How drug-impaired driving laws are enforced
Drug-impaired driving has been illegal in Canada since 1925. In addition to risking your life and the lives of others, you could face serious consequences such as having your license suspended, fines, criminal charges or even jail time if you are convicted of driving under the influence of cannabis or other drugs. There are over 13,000 trained SFST officers across Canada (April 2018) and 1,188 certified DREs (Nov. 1, 2019). This number will continue to increase as the federal, provincial and territorial governments invest in additional training.
Information for parents
Young people continue to be the largest group of drivers who die in crashes and later test positive for alcohol or drugs, and yet, only 11 per cent of parents surveyed said they had discussed the risks of driving under the influence with their teenagers. This dropped to 4 per cent when teens themselves were asked whether they had discussed impaired driving with their parents.
Start a conversation with your children about impaired driving. It could save lives.

Public Opinion Research on Drug-Impaired Driving
Driving under the influence of drugs is a major contributor to fatal road crashes in Canada and young people continue to be the largest group of drivers who die in crashes and test positive for drugs.
The Government of Canada’s drug-impaired driving public awareness campaign communicates to Canadians the risks associated with driving under the influence of cannabis and other drugs. This campaign is informed by recent public opinion and qualitative research.
Public Safety Canada conducted research with Canadians on drug-impaired driving in 2017. A summary of the findings shows that:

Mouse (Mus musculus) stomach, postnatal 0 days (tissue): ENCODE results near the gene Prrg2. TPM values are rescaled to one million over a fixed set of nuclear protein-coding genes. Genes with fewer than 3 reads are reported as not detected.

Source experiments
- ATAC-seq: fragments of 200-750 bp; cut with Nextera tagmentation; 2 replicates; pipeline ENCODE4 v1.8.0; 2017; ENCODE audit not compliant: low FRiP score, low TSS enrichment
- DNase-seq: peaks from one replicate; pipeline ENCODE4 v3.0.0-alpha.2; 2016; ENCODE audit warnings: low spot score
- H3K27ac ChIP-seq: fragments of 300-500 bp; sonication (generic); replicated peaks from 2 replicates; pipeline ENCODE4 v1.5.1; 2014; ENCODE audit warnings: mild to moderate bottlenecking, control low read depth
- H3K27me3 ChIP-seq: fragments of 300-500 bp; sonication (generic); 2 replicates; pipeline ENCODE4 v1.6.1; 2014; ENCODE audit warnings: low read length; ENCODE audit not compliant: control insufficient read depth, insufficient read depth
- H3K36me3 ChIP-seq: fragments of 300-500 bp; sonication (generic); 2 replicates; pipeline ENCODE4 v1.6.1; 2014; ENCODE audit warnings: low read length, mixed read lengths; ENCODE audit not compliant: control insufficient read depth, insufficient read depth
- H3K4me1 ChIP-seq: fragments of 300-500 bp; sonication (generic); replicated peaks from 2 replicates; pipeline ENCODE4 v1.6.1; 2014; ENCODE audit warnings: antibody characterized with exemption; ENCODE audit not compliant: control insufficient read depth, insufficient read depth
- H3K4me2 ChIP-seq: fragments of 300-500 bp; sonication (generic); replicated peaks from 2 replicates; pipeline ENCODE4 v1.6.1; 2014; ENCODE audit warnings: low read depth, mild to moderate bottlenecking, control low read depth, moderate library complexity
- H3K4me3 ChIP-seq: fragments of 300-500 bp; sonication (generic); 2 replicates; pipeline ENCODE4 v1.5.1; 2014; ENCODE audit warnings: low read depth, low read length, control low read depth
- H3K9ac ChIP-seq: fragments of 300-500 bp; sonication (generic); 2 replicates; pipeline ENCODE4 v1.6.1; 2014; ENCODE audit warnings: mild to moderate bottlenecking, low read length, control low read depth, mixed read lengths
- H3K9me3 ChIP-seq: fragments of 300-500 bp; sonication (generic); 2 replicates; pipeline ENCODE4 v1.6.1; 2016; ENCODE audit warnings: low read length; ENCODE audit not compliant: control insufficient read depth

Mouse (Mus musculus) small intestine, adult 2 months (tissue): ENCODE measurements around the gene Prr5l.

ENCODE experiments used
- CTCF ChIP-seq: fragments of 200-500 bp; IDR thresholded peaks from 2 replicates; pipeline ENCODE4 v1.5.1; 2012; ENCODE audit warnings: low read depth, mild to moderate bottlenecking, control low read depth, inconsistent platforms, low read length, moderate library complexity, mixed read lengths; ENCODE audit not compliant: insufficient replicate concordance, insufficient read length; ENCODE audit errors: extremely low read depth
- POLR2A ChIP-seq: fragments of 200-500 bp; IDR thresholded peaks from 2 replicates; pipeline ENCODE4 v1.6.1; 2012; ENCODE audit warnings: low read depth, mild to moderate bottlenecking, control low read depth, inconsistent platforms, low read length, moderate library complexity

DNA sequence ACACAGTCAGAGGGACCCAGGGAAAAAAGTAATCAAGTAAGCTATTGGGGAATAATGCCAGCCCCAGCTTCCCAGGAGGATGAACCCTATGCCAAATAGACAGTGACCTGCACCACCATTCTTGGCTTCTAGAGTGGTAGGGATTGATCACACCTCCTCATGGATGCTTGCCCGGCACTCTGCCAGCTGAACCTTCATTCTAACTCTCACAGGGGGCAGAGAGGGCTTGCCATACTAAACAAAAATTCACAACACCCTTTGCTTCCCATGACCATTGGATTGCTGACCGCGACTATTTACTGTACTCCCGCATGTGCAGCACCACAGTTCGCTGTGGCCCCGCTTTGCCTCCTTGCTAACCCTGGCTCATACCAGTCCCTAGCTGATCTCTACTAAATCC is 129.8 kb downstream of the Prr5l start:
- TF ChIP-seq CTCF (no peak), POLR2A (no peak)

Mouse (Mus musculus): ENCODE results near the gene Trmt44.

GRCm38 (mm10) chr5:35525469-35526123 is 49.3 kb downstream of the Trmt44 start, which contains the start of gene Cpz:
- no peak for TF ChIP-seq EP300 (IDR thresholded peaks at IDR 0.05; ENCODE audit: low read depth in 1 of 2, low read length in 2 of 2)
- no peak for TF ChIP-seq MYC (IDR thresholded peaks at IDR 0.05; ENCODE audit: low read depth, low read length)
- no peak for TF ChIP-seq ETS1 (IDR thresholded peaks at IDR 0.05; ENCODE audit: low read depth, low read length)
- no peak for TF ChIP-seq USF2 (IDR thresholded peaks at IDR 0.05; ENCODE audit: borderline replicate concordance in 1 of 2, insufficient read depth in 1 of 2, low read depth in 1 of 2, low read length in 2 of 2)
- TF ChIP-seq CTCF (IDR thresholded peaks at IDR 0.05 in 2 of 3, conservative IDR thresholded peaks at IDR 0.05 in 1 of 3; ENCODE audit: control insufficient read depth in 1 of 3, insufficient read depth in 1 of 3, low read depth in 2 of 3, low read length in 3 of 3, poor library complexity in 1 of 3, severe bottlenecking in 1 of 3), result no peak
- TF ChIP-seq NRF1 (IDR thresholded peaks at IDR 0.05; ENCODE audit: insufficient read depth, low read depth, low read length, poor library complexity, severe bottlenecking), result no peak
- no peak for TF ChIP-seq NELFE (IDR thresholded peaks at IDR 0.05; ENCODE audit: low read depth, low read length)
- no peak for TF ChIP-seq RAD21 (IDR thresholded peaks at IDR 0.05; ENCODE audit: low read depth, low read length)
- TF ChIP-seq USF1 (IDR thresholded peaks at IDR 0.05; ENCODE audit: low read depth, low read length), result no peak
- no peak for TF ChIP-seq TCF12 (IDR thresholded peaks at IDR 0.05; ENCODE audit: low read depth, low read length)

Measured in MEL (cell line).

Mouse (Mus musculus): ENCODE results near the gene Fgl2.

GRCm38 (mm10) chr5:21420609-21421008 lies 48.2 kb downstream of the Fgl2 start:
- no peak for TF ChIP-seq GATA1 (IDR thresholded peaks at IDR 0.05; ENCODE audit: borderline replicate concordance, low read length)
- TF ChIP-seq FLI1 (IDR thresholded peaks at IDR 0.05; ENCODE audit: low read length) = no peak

•    81 per cent know someone who has used cannabis and 56 per cent have consumed cannabis at some point in their lives.
•    Among those who have used cannabis, 28 per cent reported they have operated a vehicle while under the influence.
•    One in three Canadians report that they have ridden in a vehicle operated by a driver who was under the effects of cannabis.
•    Among those who have driven while impaired, four in 10 downplayed the risks by either indicating that driving while under the influence of cannabis is less dangerous than driving while under the influence of alcohol (25 per cent) or that driving while under the influence of cannabis poses no real risk (17 per cent).
•    65 per cent agree that cannabis users often fail to realize that they are impaired from using cannabis, and 25 per cent believe that the impacts of cannabis consumption are less detrimental to driving ability than alcohol.
•    45 per cent of youth (aged 16-24) report using cannabis, with the majority reporting they used it in the past 12 months.
•    22 per cent of youth who have used cannabis said they drove while impaired and most said they did it because they don’t think it’s as dangerous as drunk driving.
•    One in three youth have been a passenger with a cannabis impaired driver.
•    44 per cent of youth say it is easy to tell if someone is too high to drive


Cpl. Ron Bryce
Pictou District RCMP